Goal fantasies versus realities, part deux: self-sabotage

The extensive list of goals that I posted after midnight this morning has got me thinking.

If all these goals have been on my mind for a long time, what has kept me from finishing them?

I woke up with two answers.

1) Though I can usually tell time without a clock to within a few minutes, I have no sense of how quickly time passes. When I’m engrossed in doing something, whether it’s editing for work or digging a hole in the garden, I’m there in the moment, and the moment extends indefinitely. That’s why I sometimes don’t push away from my job until seven at night, and why I can sit on our back stone wall for an hour, just watching the forest.

2) I have no sense of becoming tired. It’s as though the more tired I get, the more focused I become on the task, so my focus becomes tighter and tighter, which excludes my physical state more and more from awareness. This must come from years of being solely responsible for too much, and having to function well despite poor health.

The solution seems obvious: establish a schedule. A weekly, daily, hourly schedule for my job, my writing, my chores and even my personal habits.

And, to help me keep track of time, maybe set up alarms to keep me aware that time’s passing?

I LOATHE those solutions.

But is my loathing simply an angry reaction to having all these goals hanging over my head? To becoming increasingly tired to the point of collapse as I fall further and further behind in so much that I want to get done?


So, first things first: I have to sleep. I have to decrease my stress and maintain my health. With those as the foundation, I can move ahead.

To move ahead, the slipperiness of my time sense has to be decreased. Time has to be scheduled and I have to become more aware of time. Instead of chaining me, this would give me freedom.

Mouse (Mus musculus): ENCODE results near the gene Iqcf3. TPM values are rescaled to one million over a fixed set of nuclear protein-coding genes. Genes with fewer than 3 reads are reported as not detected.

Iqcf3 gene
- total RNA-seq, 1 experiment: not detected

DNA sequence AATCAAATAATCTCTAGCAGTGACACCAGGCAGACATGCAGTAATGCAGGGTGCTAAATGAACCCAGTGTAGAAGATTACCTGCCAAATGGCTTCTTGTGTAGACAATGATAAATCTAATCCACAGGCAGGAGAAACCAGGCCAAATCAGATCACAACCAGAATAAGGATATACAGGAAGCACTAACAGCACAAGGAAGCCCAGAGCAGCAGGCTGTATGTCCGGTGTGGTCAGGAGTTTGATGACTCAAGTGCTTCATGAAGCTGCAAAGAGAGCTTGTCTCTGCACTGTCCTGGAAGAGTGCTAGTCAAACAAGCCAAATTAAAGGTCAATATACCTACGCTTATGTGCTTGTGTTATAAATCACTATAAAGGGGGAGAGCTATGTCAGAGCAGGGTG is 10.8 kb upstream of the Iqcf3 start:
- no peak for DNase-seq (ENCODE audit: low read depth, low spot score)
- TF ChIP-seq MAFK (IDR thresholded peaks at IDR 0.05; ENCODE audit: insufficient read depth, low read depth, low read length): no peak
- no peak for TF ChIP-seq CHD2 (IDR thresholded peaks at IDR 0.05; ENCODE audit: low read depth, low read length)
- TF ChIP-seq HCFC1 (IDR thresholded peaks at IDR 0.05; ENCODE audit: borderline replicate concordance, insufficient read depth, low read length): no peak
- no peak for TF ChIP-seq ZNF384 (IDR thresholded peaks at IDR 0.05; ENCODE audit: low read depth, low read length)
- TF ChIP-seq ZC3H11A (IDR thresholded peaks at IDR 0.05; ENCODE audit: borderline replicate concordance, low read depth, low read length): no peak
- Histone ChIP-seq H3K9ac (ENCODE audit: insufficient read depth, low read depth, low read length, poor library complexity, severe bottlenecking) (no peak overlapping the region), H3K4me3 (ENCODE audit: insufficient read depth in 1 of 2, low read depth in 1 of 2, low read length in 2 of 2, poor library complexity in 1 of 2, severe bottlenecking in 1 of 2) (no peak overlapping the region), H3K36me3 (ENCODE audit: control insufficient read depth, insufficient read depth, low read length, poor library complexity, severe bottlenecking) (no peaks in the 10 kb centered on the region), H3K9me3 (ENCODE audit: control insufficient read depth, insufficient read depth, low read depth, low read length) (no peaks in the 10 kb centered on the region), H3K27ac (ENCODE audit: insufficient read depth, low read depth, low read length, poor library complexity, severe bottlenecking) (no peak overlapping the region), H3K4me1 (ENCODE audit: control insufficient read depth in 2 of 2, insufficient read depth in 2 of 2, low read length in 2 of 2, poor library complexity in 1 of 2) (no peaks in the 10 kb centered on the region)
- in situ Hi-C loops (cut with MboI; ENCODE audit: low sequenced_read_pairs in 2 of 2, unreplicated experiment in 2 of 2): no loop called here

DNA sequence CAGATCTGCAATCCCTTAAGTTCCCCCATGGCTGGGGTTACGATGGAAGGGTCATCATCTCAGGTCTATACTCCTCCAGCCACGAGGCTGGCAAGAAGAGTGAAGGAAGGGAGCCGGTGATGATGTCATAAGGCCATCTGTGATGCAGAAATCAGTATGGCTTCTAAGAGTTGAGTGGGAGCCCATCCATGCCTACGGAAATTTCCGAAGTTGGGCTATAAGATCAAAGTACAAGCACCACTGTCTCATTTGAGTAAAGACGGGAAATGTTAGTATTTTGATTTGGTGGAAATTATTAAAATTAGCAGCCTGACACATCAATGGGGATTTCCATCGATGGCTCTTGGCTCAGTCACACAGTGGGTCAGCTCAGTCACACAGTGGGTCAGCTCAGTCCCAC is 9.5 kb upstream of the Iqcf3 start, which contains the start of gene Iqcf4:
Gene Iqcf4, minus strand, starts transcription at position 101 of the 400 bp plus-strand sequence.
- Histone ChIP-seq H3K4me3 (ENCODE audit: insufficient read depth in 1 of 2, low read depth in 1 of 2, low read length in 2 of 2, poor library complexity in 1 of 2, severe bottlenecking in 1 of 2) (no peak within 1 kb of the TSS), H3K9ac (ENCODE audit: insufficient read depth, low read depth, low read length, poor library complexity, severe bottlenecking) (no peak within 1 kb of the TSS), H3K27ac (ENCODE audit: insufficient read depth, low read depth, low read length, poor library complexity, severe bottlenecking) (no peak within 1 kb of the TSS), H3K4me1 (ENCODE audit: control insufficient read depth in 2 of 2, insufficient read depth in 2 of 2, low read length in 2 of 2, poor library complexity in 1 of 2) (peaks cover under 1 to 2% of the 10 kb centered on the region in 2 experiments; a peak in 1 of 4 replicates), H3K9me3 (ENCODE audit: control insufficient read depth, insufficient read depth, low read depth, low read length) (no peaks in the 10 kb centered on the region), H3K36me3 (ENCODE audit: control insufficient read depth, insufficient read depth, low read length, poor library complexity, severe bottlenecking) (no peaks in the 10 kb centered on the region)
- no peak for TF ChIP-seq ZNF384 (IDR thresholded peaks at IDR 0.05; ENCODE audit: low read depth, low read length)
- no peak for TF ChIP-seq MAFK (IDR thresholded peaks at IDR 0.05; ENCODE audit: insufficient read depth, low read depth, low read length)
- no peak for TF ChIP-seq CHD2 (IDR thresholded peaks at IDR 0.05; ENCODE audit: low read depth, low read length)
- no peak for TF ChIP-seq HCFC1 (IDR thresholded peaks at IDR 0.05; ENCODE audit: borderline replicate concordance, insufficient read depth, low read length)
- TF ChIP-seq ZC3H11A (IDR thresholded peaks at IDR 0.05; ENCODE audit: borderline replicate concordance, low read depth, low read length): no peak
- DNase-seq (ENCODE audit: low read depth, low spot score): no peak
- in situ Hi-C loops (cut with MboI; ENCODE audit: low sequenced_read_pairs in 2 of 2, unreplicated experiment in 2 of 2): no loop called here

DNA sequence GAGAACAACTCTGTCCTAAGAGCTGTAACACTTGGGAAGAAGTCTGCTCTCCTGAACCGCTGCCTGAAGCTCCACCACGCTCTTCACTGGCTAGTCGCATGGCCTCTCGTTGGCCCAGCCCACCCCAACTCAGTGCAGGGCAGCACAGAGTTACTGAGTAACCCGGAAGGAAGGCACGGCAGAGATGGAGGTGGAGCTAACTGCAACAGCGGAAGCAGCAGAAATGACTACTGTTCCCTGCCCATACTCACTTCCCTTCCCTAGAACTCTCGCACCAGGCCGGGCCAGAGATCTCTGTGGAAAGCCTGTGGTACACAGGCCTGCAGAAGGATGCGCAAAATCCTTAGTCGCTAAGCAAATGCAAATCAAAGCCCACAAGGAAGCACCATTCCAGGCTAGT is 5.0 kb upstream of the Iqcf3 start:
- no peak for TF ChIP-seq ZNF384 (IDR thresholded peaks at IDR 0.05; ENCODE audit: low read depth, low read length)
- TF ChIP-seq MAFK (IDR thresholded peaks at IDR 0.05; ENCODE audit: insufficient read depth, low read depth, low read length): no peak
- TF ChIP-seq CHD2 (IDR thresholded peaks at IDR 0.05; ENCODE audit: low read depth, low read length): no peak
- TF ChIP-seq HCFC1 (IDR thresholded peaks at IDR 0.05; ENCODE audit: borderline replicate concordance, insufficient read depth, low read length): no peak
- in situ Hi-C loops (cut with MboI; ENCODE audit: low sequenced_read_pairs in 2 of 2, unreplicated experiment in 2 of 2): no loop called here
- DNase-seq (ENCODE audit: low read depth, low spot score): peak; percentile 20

The solution may be as simple as getting a softly chiming clock.

I’m curious. How tightly do you have to schedule your days? Do you resent it? What works and doesn’t work for you?

14 thoughts on “Goal fantasies versus realities, part deux: self-sabotage

  1. Jennette Marie Powell

    I have the opposite problem you do – I have trouble focusing on anything for more than 5-10 minutes at a time. I hate it! I am not ADHD or anything like that, so I don’t know why I’m like this. On the occasion I do manage to focus on something for an hour or more, whether it’s my day job, writing, cleaning my turtle tank LOL – I welcome it! I tried scheduling everythig, but that didn’t work. So I just schedule a couple things each evening, one being exercise, which I’ll forget to do otherwise. Other things, like paperwork, I do on a set evening each week (Monday) – maybe that would help you? Also you don’t have to write every day – do what works for you! Good luck – you have an enviably ambitious set of goals!

    1. SJ Driscoll

      Hi, Jennette. Setting aside certain tasks for certain days is a good idea. Probably I won’t work in the garden or on epubbing every day—there’s just not enough time.

      I wonder why you can’t focus for long? Do you have too many things to do? Sometimes I’ve felt like a rat in a maze but acting on specific goals has mostly cured that.

  2. asraidevin

    I miss the tight schedule of working at a school. I long for that at home, but I find myself languishing. I’d set up a schedule with text memos to my phone via cozi but my hubby works a 7 on, 4 off, 7 on 3 off schedule and the constant messages would drive him crazy and my days aren’t the same. Some days my son naps by noon, some days he believes that he’d like to nap closer to 2 or even 3.
    I don’t have an answer yet. Though I suspect it lies in intention and focusing. It’s too late for me to form full ideas. I’ll come back tomorrow with a better answer.

    1. SJ Driscoll

      Hi, Asrai! I don’t know whether tight scheduling is the answer. It is for me because I don’t notice time passing, so I focus on one thing to the exclusion of everything else I want/need to get done.